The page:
More than 20 years later, the debate continues. After the 2016 exam, writer Nazma Muller mused on Facebook that:

An education system that rewards a few at the expense of the rest—at the age of 11—is not about education at all; it's about divide and conquer. Until the day ALL our children – even the disabled – have access to a relevant, empowering education that will liberate their minds and prepare them for real life, we must fight to dismantle this oppression and divisiveness.

The 2017 exam attracted further ire from social media users because of an error on the test that caused students great mental anguish. By the time the results were about to be released, both family-oriented websites and well-intentioned Facebook users were posting advice to parents about how to deal with the results. It was later revealed that more than 2,000 students scored less than 30% on the exam, calling into question the efficacy of the education system's ability to create critical thinkers.

In a public Facebook post, playwright Tony Hall wrote:

i hope these poor children are able to survive this irrelevant 19th century education system. i almost didn't. they have my utmost sympathy. i am lucky to be still alive. come to think of it, maybe i did not survive.

Nazma Muller concurred:

Fire bun SEA. Elitist, divisive child abuse. Fifty how much years after independence and we still on this shit?

There was a lot of talk online about the SEA's elitist tone. Artist Dave Williams said:

A SUPERIORITY COMPLEX IS AS AWFUL AS SHAME. SEA season has provoked a lot of talk about the shame of the kids who didn't do all that well […] The shitty thing about the system is that we don't seem to see the equally destructive superiority that we inculcate in the ‘successful’ children. […] Our Exhibition (pre-CE), Common Entrance, and now SEA have been successful at ensuring that we're all deeply damaged one way or the other and that our society will never escape classism, inequality, and credentialism or a status quo from which none of us are escaping unscathed. Nevertheless, people have been acknowledging that the system causes shame – powerful shit causing kids to feel that they are inside themselves wrong, inadequate, and not good enough – scars-for-life shit – but we keep it in place because we either are or wish to end up on the ‘good’ side of it. This country has had too much money for us to be putting ourselves through this over and over again.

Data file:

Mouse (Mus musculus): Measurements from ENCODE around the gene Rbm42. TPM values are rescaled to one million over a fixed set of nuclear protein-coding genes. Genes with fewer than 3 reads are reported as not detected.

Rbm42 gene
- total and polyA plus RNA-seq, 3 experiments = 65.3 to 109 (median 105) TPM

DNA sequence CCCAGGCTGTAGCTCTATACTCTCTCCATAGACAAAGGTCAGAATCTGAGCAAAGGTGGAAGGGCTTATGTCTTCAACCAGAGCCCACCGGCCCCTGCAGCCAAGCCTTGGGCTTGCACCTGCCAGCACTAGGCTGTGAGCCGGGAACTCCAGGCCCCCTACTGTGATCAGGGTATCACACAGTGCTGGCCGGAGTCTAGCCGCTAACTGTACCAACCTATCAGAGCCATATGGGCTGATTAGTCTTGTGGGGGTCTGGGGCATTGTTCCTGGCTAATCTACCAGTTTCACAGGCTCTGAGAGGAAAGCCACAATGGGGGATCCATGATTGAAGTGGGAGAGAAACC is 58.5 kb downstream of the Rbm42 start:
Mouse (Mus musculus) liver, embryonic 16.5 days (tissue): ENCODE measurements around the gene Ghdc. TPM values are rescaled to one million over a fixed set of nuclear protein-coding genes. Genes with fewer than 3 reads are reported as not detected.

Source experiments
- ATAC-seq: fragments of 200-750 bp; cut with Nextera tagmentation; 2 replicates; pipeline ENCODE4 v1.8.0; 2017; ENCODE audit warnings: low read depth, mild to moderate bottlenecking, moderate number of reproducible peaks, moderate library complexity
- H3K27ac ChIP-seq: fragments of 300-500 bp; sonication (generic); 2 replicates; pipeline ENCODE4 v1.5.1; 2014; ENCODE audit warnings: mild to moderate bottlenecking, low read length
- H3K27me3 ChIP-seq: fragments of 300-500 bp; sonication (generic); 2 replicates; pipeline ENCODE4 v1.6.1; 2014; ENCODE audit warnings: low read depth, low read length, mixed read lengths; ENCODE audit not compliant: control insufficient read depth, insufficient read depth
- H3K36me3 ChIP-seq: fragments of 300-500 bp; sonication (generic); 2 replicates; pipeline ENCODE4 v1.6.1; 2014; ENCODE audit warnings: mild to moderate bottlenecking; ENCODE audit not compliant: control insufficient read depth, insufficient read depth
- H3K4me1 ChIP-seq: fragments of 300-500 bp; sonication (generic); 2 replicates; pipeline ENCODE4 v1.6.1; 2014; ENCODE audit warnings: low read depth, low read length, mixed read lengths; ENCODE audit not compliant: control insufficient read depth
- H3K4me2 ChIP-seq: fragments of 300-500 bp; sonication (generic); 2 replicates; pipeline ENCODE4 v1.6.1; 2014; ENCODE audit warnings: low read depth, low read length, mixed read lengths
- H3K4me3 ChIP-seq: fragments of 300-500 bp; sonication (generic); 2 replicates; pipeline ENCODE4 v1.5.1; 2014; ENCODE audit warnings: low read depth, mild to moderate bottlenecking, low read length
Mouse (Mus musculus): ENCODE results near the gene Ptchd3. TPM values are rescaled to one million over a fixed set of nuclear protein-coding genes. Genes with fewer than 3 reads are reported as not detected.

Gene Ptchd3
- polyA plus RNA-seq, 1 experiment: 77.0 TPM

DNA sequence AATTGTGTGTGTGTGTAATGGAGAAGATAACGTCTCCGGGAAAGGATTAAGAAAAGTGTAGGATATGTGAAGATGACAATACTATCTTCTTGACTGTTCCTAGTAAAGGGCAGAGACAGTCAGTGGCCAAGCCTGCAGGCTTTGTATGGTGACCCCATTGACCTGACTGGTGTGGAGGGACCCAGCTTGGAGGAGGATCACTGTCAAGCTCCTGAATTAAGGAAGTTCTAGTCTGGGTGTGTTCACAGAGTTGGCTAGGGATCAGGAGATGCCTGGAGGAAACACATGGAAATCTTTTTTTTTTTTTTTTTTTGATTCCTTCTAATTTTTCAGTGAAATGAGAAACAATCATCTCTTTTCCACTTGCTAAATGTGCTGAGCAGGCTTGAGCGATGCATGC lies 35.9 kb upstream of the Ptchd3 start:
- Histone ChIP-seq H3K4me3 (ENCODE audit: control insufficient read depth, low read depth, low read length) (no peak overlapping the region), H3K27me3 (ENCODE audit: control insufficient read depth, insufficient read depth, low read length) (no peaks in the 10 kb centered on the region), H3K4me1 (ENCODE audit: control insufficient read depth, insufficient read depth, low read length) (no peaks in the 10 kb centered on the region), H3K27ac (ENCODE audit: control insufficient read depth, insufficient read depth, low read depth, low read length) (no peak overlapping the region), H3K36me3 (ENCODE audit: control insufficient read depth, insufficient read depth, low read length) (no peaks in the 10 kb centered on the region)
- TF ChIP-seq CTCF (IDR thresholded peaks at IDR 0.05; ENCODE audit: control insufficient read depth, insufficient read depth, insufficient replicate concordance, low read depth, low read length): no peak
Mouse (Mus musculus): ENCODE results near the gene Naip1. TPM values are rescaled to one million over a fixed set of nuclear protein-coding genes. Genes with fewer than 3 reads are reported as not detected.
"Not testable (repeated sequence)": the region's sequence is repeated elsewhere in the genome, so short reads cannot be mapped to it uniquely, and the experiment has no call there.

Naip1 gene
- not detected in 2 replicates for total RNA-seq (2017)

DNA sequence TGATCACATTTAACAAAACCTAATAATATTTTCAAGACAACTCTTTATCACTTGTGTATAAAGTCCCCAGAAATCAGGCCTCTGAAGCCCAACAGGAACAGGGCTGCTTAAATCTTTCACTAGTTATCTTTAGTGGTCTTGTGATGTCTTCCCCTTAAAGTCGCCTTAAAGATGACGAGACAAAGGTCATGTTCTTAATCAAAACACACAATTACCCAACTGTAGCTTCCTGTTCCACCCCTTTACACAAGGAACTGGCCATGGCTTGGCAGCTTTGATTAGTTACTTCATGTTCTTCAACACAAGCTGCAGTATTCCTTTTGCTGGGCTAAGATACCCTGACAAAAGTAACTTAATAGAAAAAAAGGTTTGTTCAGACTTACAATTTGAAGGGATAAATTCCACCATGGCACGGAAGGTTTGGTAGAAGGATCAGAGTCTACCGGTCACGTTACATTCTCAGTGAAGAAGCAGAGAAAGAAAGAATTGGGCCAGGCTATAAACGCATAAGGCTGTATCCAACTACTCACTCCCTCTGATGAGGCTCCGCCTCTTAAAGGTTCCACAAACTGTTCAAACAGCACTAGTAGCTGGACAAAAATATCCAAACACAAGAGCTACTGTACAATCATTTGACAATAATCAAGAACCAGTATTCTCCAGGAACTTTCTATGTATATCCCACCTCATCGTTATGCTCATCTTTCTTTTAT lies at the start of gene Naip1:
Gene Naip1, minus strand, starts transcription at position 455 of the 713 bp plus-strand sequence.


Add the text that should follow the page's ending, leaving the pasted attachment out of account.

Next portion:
In a similar vein, Jill Lian Goddard suggested:

Every year, at this time, I post words of grief regarding the SEA and the damage it does to our society. But I think it's important for me to face some realities. The SEA is there to line us up in order in the class and status system. It's just part of a system that does this. Even if we got rid of it tomorrow, saving children from the deep damage which it causes in probably 75 percent of the national population, it will change nothing unless we change the idea that ‘some people are worth more than others.’ Most of us in TT believe this. Some people are worth more than others. The worthy get the resources and the unworthy don't. Most of your order in the line is predicated on where, in the line order, you were born. It includes skin color, hair texture, family financial resources, neighborhood, education level of parents, etc. You know the drill. And a few people, very few, who have a specific skill set or combination of circumstances, are allowed to shift their place.